Here we go again... Chiming
in with their side of the story, we've got the
AMA's point of view right here...
At the height of the riding season is when
motorcyclists hear it most ; misinformed critics
charging that people who ride motorcycles are a
burden on society because of their medical
The most recent version of
this erroneous theory came in a report that
aired Friday night, August 16, on ABC News'
"World News Tonight."
But the charge that motorcyclists are a social
burden is simply untrue, the American
Motorcyclist Association (AMA) reports.
"Some lawmakers, members
of the news media and others still subscribe to
the 'social burden' fallacy that motorcyclists
use more taxpayer dollars than other members of
society to pay their medical bills," said Edward
Moreland, AMA vice president for government
"Studies have shown that
is false. Yet it is brought up time and again by
those who want to place restrictions on
Moreland pointed to a
study done at the Harborview Medical Center in
Seattle during the 1980s that found 63.4 percent
of the injured motorcyclists taken to the trauma
center relied on public funds to pay their
Critics charged that
amounted to taxpayer subsidies for motorcycle
injuries, but the director of the trauma center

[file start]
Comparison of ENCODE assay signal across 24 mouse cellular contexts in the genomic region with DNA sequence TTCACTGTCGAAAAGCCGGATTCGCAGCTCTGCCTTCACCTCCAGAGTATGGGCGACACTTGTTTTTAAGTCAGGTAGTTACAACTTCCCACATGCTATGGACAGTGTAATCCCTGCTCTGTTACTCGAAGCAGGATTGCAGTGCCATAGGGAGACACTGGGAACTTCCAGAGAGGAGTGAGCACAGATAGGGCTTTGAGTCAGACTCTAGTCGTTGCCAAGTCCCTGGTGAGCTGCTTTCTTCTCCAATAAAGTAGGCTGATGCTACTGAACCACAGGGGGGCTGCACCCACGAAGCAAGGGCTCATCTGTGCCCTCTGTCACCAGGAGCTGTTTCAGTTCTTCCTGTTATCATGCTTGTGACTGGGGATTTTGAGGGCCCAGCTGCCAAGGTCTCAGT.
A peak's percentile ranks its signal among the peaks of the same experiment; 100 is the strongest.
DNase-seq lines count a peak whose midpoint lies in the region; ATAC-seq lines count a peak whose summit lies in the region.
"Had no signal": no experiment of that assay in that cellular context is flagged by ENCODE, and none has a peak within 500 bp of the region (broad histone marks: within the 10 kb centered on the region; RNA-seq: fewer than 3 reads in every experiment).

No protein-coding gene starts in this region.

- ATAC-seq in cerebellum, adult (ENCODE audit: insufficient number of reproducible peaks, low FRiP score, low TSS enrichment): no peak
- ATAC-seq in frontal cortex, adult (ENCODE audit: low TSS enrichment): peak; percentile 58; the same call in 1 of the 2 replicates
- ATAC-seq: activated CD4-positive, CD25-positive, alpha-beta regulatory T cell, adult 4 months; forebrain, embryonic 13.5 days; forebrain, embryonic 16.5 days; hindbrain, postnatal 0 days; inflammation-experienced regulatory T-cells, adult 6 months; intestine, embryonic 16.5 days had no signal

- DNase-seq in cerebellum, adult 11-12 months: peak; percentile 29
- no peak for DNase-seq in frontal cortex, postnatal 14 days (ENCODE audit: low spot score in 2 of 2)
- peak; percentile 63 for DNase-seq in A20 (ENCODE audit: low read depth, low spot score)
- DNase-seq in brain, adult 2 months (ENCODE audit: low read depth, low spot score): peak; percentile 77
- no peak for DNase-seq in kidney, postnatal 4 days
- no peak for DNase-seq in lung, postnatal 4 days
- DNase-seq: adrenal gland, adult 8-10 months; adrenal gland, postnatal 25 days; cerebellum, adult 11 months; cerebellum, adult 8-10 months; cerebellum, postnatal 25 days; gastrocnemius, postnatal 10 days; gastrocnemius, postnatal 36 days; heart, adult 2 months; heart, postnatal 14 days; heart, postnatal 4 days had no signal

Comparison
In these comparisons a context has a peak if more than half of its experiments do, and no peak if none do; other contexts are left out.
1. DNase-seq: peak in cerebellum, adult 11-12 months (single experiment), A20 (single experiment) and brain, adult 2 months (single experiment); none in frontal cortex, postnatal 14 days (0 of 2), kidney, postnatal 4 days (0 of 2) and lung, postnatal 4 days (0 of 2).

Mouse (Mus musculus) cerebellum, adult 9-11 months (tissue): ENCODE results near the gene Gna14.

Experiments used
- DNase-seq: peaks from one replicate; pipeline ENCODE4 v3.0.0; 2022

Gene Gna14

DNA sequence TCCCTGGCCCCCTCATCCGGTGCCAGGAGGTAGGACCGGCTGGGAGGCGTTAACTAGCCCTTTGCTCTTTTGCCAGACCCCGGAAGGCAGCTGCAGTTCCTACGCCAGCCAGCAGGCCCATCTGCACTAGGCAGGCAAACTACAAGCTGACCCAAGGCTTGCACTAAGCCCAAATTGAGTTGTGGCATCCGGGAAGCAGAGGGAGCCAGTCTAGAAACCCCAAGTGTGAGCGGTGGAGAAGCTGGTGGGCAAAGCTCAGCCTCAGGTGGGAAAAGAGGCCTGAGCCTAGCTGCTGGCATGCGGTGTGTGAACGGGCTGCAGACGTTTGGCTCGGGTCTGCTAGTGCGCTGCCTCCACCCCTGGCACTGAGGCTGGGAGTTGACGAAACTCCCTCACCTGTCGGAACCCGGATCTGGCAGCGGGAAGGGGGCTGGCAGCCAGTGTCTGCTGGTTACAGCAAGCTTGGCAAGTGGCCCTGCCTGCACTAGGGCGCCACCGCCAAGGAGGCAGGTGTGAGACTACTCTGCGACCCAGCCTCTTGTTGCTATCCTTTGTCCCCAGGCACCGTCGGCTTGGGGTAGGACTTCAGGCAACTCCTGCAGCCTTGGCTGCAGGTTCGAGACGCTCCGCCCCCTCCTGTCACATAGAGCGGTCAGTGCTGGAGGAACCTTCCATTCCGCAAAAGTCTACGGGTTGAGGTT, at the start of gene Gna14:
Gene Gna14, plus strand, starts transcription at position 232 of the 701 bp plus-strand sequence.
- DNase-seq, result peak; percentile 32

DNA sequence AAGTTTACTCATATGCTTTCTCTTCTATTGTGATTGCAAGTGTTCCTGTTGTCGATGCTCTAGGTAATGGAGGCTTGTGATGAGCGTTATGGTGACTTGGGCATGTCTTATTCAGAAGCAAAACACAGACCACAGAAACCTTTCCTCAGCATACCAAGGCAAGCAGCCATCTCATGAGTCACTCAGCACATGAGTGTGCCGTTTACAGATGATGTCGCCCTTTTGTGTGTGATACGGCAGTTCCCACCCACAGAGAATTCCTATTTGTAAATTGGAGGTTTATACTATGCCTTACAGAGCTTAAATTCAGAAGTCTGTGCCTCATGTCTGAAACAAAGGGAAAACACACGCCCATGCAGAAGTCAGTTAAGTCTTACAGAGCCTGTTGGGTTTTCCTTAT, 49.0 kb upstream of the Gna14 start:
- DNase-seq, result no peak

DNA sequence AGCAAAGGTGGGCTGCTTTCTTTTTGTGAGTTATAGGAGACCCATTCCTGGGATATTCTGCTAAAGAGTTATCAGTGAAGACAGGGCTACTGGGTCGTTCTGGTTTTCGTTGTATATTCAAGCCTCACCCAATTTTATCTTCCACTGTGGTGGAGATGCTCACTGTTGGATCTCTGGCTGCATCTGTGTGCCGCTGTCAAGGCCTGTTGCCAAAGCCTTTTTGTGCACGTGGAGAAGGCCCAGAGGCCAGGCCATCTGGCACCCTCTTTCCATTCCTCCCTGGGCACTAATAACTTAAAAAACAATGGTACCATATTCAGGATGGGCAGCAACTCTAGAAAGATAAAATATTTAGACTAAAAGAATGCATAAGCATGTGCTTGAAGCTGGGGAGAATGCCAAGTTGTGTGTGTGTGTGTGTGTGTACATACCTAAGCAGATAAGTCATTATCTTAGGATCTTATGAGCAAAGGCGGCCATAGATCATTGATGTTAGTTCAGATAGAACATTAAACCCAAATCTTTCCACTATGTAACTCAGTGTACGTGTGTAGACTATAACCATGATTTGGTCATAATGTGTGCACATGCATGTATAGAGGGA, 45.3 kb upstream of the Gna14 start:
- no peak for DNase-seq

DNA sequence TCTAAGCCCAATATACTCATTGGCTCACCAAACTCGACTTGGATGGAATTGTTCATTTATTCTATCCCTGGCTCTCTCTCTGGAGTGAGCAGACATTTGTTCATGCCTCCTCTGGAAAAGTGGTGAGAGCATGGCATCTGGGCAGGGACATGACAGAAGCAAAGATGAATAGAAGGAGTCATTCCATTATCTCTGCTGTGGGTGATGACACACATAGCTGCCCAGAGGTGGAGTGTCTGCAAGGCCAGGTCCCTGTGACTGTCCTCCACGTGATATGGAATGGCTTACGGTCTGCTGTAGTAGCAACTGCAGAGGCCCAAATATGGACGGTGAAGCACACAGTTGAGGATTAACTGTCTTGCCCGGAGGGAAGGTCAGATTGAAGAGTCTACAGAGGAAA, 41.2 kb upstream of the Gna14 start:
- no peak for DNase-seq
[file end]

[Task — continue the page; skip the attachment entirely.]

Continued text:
noted that 67 percent of the general patient
population relied on public money to pay their
hospital bills in the same time period.
Also, a study by the
University of North Carolina's Highway Safety
Research Center showed that 49.5 percent of
injured motorcyclists had their medical costs
covered by insurance, almost identical to the
50.4 percent of other road trauma victims were
In addition, the North
Carolina study found that the average costs of
motorcyclists' injuries are actually slightly
lower than the costs for other accident victims.
The presence or absence of a helmet was not
shown to affect injury costs.
Moreland also pointed out
that the cost of treating injured motorcyclists
is minuscule compared to the nation's medical
costs as a whole. The costs associated with
treating all motorcycling injuries account for
less than 0.001 percent of total U.S.
health-care costs. And a significant percentage
of those costs are paid through private
All told, about 1.16
percent of U.S. health-care costs are related to
motor vehicle accidents, and motorcycles
represented only 0.53 percent of the
accident-involved vehicles nationwide in 1999.
Motorcycling critics often
use the social-burden argument in efforts to get
state lawmakers to pass, or retain, mandatory
helmet-use laws. And in recent years, some
motorcycling organizations have bolstered that
argument by striking bargains with lawmakers in
which motorcyclists agree to accept
medical-insurance requirements in exchange for
the right to ride without a helmet. These
requirements lend support to the flawed
social-burden argument, since the same insurance
requirements are not imposed on car drivers.
"Some motorcyclists appear
willing to agree to these expensive and
dangerous economic tradeoffs," Moreland said.
"Lawmakers subscribing to the social-burden
theory, coupled with the willingness of some
motorcyclists to accept special insurance
requirements, could open the door for lawmakers
to impose even more unwarranted requirements on
The AMA supports voluntary
helmet use for adults as part of a comprehensive
approach to motorcycling safety, including
wearing proper safety gear, getting rider
training and educating motorists to watch for
motorcycles on the road.